Hilltop Views

Golf stuck in bunker, thousands are leaving game

Staff Writer

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It seems like the whole world of golf is stuck in the bunker these days.

Although the sport has typically been a popular recreational activity through TopGolf and putt-putt, golf appears to be suffering a decline on both the casual and professional level.

According to the National Golf Foundation, the industry is currently going through a rough patch, as nearly 400,000 players left the sport just last year.

This plummet has also affected the market, as first- quarter golf sales missed Dick’s Sporting Goods’ target by about $34 million last year. TaylorMade, the Adidas AG-owned brand, also reported a first-quarter sales drop, by 34 percent.

The number of golf courses has also experienced a tumble. Only 14 new courses were built in the US last year while almost 160 were shut down, marking the eighth consecutive year that more courses closed rather than opened.

Cost plays a large role in this, as a five-hour round of golf can cost players up to $100. The size of these courses can also be expensive to maintain, with the length of many holes being extended over the years.

Fortunately, these closures have not affected the St. Edward’s golf teams, as men’s coach Todd Ohlmeyer has seen minimal impact in the Austin area.

“That has not happened here in Austin,” Ohlmeyer said. “But I came here from Myrtle Beach (South Carolina), where a number of courses were shutting down.”

Collegiate golf appears to be an exception to the rule, though, as the sport continues to lose its appeal to the younger demographic. According to Bloomberg Magazine, roughly 200,000 players under the age 35 left the game last year.

“Everybody is hooked up to their handhelds, so it is social networking instead of sports,” Gerald Celente, publisher of the Trends Journal, said. “The millennial youth would rather play a quicker game than spend hours chasing a small ball.”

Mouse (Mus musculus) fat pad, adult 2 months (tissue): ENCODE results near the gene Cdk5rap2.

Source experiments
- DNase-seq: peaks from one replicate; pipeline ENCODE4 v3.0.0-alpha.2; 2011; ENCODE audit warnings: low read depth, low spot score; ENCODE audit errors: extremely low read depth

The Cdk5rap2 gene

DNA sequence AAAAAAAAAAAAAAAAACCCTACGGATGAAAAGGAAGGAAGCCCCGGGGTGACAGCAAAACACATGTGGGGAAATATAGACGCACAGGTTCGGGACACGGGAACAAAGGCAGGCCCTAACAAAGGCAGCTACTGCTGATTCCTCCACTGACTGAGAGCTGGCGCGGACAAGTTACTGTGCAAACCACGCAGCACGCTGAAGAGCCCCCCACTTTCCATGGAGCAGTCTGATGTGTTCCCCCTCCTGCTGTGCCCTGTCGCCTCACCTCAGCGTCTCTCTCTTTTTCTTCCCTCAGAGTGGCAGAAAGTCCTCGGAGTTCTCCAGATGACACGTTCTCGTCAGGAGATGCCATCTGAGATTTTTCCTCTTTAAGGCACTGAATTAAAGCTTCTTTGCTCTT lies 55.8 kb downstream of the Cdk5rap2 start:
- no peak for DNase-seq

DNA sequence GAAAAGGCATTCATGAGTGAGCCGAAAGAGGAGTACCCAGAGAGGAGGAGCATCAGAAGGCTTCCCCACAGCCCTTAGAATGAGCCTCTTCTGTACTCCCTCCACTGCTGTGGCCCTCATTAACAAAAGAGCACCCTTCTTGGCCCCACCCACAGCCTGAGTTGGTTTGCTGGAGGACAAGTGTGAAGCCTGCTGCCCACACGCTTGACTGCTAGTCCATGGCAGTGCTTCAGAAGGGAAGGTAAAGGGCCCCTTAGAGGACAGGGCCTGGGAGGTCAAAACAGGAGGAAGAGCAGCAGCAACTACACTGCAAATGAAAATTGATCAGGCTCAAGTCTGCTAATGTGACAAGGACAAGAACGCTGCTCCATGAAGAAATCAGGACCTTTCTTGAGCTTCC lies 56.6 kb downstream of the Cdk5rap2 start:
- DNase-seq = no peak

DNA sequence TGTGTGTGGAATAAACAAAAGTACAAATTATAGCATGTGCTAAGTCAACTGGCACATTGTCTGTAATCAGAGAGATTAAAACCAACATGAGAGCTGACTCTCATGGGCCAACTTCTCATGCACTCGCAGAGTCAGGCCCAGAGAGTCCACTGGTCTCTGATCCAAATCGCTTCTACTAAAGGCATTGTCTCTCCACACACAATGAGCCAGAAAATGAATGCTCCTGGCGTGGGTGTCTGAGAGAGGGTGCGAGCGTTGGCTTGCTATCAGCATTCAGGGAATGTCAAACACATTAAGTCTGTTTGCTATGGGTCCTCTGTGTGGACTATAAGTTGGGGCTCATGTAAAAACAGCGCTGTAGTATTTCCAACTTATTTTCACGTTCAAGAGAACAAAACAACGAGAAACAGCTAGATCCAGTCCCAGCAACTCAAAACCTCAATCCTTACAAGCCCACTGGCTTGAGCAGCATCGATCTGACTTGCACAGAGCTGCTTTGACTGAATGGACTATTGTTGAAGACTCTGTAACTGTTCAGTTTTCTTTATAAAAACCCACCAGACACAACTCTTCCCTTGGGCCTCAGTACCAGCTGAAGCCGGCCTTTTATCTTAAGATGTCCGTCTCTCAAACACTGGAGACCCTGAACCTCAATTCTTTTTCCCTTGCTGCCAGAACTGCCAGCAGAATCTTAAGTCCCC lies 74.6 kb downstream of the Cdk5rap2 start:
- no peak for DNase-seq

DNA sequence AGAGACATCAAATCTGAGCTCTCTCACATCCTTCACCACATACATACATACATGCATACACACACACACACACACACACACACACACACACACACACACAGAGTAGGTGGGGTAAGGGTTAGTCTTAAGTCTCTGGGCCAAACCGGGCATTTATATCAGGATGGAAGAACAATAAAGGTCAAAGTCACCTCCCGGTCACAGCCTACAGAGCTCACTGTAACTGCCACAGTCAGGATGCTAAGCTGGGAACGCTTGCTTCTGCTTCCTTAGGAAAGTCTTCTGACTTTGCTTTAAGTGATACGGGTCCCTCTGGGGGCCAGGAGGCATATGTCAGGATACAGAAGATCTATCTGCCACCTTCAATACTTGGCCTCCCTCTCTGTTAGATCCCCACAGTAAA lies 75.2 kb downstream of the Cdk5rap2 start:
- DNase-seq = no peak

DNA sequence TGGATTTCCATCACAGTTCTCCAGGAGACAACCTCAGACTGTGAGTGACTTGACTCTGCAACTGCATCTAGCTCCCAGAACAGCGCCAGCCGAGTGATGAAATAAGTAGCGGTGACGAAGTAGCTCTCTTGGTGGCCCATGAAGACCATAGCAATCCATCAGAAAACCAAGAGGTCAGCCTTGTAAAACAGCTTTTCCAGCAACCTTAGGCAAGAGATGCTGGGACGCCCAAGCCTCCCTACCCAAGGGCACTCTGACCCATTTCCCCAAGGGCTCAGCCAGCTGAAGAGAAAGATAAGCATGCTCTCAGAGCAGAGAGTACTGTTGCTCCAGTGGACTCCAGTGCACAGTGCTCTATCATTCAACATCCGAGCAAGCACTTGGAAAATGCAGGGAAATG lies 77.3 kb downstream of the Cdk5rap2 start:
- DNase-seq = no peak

At a junior level, however, players insist the game of golf remains strong.

“I do not really believe in golf’s decline because of the lack of people playing in general,” St. Edward’s golfer Dillon Van Essen said.

“From what I have observed from junior events, the game is actually becoming more popular at a younger age; it’s no longer an ‘old man’s sport,’ but now more and more youth are playing today,” he said.

Ohlmeyer agrees with this assessment. He believes that the general decline of golf on a more global level does not have a particularly dramatic impact on the golf community at St. Edward’s.

“We are recruiting athletes who are among the best in golf,” Ohlmeyer said. “While there may be a decrease in golf, I do not really see that being the case in junior golf.”

The Hilltoppers’ recent performances are indicative of this talent level, as the men’s team placed seventh at Yale University’s MacDonald Cup earlier this month.

“More and more high school kids are getting into the game,” Van Essen said. “Many look to play at collegiate level, and each year there are more tournaments and a higher number of participants.”

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Golf stuck in bunker, thousands are leaving game